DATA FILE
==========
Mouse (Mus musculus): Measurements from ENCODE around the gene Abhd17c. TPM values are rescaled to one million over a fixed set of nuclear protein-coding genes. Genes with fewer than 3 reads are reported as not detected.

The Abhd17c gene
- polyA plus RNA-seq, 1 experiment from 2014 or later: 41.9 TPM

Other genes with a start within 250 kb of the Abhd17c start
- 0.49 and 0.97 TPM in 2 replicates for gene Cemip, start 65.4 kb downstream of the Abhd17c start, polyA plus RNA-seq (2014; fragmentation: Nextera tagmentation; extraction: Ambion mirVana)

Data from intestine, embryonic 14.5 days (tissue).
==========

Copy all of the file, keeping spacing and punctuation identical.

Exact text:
Mouse (Mus musculus): Measurements from ENCODE around the gene Abhd17c. TPM values are rescaled to one million over a fixed set of nuclear protein-coding genes. Genes with fewer than 3 reads are reported as not detected.

The Abhd17c gene
- polyA plus RNA-seq, 1 experiment from 2014 or later: 41.9 TPM

Other genes with a start within 250 kb of the Abhd17c start
- 0.49 and 0.97 TPM in 2 replicates for gene Cemip, start 65.4 kb downstream of the Abhd17c start, polyA plus RNA-seq (2014; fragmentation: Nextera tagmentation; extraction: Ambion mirVana)

Data from intestine, embryonic 14.5 days (tissue).